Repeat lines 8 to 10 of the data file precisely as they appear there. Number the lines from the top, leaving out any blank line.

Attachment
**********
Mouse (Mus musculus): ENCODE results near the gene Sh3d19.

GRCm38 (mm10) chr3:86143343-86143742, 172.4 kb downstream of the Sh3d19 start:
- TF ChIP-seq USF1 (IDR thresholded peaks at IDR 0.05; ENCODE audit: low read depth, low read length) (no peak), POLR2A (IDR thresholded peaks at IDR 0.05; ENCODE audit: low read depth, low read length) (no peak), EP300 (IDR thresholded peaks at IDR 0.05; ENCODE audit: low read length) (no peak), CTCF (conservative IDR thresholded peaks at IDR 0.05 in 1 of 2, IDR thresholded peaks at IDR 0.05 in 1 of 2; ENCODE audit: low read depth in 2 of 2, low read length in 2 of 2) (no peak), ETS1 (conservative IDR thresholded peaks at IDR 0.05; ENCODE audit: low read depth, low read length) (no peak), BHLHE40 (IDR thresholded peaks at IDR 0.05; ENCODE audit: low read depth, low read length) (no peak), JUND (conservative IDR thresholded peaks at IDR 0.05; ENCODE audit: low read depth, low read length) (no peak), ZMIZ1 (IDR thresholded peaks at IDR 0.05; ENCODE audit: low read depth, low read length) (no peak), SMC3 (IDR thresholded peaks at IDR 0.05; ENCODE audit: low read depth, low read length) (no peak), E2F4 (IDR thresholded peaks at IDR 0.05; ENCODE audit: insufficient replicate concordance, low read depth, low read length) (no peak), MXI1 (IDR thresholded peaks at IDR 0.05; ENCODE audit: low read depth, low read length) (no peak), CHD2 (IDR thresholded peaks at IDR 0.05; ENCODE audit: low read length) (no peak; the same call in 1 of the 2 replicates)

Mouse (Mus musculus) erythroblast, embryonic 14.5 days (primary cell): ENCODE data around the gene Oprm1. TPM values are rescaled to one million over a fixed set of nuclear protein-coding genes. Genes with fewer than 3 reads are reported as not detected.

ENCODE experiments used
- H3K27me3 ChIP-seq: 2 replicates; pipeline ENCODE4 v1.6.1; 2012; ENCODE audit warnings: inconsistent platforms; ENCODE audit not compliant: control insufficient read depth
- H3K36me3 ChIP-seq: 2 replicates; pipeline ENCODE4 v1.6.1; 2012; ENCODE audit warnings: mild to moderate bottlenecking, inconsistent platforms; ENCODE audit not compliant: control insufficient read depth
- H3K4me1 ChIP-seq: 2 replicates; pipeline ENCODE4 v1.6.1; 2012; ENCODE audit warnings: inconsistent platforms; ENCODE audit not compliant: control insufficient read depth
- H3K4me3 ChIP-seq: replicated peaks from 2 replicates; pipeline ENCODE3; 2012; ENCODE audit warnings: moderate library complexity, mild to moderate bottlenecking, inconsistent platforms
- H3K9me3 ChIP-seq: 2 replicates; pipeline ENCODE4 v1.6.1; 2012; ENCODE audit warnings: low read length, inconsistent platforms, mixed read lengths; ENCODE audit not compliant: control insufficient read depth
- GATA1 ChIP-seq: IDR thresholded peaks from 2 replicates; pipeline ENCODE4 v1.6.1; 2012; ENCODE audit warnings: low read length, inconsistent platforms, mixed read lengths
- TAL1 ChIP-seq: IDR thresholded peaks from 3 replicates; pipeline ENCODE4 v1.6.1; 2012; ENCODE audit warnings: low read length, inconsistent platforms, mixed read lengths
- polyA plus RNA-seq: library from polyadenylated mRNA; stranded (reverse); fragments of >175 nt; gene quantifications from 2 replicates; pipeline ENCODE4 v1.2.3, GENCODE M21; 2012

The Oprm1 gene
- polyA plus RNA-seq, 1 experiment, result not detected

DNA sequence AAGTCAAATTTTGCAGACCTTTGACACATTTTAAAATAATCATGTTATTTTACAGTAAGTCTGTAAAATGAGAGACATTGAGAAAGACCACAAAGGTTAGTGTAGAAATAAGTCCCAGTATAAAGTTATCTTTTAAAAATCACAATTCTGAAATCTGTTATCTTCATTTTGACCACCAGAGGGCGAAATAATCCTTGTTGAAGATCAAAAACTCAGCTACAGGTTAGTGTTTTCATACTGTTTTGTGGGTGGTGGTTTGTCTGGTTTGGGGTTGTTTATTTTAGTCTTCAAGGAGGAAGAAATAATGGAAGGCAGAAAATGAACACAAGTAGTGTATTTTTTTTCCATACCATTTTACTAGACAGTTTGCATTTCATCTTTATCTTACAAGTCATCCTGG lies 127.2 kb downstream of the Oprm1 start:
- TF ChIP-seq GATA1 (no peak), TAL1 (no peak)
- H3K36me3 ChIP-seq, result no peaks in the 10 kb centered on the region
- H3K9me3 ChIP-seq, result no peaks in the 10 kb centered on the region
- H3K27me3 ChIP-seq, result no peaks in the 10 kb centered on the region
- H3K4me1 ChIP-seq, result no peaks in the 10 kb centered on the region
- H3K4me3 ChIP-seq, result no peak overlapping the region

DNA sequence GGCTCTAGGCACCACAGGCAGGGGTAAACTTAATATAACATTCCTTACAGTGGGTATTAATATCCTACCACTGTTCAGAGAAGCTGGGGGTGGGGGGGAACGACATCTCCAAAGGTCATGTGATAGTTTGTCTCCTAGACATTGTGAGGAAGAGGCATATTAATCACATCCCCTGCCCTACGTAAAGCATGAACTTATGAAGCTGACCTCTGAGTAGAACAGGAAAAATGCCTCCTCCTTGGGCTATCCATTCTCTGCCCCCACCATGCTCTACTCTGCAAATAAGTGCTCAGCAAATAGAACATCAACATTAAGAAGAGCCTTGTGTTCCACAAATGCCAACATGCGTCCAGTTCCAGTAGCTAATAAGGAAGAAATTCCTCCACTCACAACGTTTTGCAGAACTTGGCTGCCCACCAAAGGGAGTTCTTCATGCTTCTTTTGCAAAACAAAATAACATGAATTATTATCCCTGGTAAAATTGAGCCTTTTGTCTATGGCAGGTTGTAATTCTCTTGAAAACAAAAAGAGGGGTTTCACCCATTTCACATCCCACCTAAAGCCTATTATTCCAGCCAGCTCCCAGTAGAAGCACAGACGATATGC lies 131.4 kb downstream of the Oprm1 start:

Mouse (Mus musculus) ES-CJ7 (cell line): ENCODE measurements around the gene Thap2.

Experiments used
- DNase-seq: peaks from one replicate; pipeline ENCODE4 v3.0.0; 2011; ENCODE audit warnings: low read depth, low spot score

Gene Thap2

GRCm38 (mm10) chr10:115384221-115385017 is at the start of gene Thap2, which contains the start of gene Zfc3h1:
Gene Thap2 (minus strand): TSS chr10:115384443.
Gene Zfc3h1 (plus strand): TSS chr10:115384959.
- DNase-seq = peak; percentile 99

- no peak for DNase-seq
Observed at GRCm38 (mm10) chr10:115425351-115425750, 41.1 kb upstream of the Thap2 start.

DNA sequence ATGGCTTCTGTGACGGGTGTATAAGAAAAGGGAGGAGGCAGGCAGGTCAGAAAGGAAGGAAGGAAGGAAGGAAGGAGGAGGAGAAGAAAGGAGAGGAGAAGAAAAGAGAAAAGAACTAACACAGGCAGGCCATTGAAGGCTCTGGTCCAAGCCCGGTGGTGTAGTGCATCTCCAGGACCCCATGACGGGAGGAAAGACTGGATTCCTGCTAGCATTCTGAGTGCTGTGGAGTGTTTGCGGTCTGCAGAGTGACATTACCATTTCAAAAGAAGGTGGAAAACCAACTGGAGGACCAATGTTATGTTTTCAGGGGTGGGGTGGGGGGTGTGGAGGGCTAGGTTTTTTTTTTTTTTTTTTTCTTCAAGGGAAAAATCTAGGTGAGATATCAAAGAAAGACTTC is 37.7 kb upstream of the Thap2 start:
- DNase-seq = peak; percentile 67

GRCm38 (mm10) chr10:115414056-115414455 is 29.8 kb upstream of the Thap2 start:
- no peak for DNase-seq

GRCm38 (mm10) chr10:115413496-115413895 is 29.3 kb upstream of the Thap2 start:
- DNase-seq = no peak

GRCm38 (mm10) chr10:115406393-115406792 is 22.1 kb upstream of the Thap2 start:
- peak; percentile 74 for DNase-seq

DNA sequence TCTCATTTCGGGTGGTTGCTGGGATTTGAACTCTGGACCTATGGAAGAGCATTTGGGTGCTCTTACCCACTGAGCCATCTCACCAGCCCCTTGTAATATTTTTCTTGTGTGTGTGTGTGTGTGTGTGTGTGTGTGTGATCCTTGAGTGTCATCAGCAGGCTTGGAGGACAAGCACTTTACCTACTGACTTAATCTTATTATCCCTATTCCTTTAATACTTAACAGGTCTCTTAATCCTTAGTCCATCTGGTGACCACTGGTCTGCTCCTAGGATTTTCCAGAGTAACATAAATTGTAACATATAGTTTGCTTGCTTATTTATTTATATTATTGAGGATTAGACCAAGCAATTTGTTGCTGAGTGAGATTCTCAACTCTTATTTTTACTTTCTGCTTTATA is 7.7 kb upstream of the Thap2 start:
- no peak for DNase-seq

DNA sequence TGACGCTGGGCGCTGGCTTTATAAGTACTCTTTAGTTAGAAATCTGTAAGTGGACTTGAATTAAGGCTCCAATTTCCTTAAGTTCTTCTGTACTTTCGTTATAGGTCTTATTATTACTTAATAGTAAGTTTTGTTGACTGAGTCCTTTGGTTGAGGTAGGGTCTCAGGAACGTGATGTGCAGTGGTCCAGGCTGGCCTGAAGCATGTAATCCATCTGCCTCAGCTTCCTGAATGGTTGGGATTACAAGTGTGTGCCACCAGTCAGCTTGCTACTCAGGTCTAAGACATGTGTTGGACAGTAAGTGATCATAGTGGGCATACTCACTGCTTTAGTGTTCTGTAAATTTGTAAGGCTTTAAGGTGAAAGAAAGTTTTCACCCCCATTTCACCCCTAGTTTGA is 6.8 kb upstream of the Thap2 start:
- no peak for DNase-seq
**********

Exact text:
- H3K4me1 ChIP-seq: 2 replicates; pipeline ENCODE4 v1.6.1; 2012; ENCODE audit warnings: inconsistent platforms; ENCODE audit not compliant: control insufficient read depth
- H3K4me3 ChIP-seq: replicated peaks from 2 replicates; pipeline ENCODE3; 2012; ENCODE audit warnings: moderate library complexity, mild to moderate bottlenecking, inconsistent platforms
- H3K9me3 ChIP-seq: 2 replicates; pipeline ENCODE4 v1.6.1; 2012; ENCODE audit warnings: low read length, inconsistent platforms, mixed read lengths; ENCODE audit not compliant: control insufficient read depth